***DISCLAIMER*** The following review is entirely my opinion. If you comment (which I encourage you to do) be respectful. If you don't agree with my opinion, that's fine. To each their own. These reviews are not meant to be statements of facts or endorsements, I am just sharing my opinions and my perspective when watching the film and is not meant to reflect how these films should be viewed. Finally, the reviews are given on a scale of 0-5. 0, of course, being unwatchable. 1, being terrible. 2, being not great. 3, being okay. 4, being great and 5, being epic! And if you enjoy these reviews feel free to share them and follow the blog or follow me on Twitter (@RevRonster) for links to my reviews and the occasional live-Tweet session of the movie I'm watching! If you see the movie, you would think the title is describing the quality of the film.
Vulgar – 1 out of 5
Kevin Smith and his View Askew Productions have a legion of fans. With this production company, the man has been involved with the creation of films that have become pop cultural icons and have hit home with lots of people and have remained precious to them. Hell, I like Smith but will admit that I can no longer watch a lot of his films in the View Askewniverse. Thanks to Comedy Central playing Dogma a million times a week while I was in college, I can no longer watch that film and Clerks, its sequel, Mallrats, and Jay and Silent Bob Strike Back have worn thin for me and are no longer funny. While that sounds like I’m being negative, it’s really just my experience with these films. I simple don't find them amusing anymore. I actually have a great deal of respect for Smith because he has the means to make his creative dreams come true and not a lot of creative types have that opportunity. For example, I hated Tusk but I was damn impressed that Smith had the ability to make his idea a reality. But enough talking about Smith because this film wasn’t made by him, only produced. This one, instead, was written and directed by his friend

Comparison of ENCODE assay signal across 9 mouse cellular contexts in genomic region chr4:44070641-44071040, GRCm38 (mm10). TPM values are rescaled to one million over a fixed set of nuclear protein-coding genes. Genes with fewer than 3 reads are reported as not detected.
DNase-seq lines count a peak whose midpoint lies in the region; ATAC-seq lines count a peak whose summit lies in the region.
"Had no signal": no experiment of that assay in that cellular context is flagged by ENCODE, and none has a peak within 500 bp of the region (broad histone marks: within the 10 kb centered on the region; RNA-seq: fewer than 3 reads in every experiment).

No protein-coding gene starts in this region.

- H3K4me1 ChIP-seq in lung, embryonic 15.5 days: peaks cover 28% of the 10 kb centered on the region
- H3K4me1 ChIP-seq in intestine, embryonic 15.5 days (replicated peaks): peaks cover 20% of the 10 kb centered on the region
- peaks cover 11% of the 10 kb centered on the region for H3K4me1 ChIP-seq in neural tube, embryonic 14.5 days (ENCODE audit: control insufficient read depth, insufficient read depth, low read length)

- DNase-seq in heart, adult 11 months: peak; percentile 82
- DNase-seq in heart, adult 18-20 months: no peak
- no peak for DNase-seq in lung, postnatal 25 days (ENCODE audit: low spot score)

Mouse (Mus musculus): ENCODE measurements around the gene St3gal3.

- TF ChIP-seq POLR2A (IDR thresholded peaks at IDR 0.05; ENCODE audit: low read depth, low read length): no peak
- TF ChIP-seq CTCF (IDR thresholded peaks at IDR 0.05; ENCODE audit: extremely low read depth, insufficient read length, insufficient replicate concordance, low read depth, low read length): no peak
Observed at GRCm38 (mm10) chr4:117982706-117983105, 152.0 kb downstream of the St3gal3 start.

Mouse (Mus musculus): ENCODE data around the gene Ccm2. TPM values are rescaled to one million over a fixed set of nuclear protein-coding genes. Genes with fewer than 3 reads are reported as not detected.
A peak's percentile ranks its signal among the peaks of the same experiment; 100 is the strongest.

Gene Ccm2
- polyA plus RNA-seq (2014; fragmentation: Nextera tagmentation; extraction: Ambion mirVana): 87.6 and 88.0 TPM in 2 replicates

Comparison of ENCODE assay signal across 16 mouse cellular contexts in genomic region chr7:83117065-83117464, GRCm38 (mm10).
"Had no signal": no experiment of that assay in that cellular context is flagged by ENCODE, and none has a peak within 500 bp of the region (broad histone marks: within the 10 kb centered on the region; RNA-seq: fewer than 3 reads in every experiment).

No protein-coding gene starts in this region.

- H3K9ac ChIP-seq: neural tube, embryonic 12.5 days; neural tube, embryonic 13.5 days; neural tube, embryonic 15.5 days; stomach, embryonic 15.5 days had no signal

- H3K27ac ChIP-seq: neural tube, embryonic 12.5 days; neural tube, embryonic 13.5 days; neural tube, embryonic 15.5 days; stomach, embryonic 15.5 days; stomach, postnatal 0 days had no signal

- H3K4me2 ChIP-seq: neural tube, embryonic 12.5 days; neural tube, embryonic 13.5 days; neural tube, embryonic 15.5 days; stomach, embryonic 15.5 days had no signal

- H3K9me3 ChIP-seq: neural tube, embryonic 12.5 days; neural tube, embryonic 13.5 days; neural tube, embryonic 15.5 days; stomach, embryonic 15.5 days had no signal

Steve Dave Bryan Johnson—or, as some might know him as, the man with the epic beard on Comic Book Men.
|Here's what Johnson looked like 14 years ago...the younger days of his|
Vulgar tells the story of the mascot to View Askew Productions. Will Carlson (Brian O’Halloran) is a man struggling through life. His career is being Flappy the Clown and performing at kid’s parties but the problem is that it doesn’t pay the bills, as so pointed out by his best friend Syd (Johnson). Carlson eventually gets the idea that he should take Flappy and make him more adult oriented and hire this new clown, called Vulgar, out to bachelor parties for prank purposes. After putting an ad in the paper (it’s like Craigslist, kids, but made from dead trees), a man named Ed Fanelli (Jerry Lewkowitz) hires Vulgar but Carlson soon finds terror when Ed and his two sons; Frankie (Ethan Suplee) and Gino (Matthew Maher), viciously attack, drug, and rape him. Carlson tries to put the pieces of his life back in order and, by accident, becomes a hero after he saves the life of a little girl. Carlson, as Flappy (not Vulgar), is thrown into the spotlight and it ends up giving Flappy a career where he gets a successful kid’s show. However, Carlson’s past catches up when Ed Fanelli sees his familiar face and wants money in exchange for not releasing the video of the assault…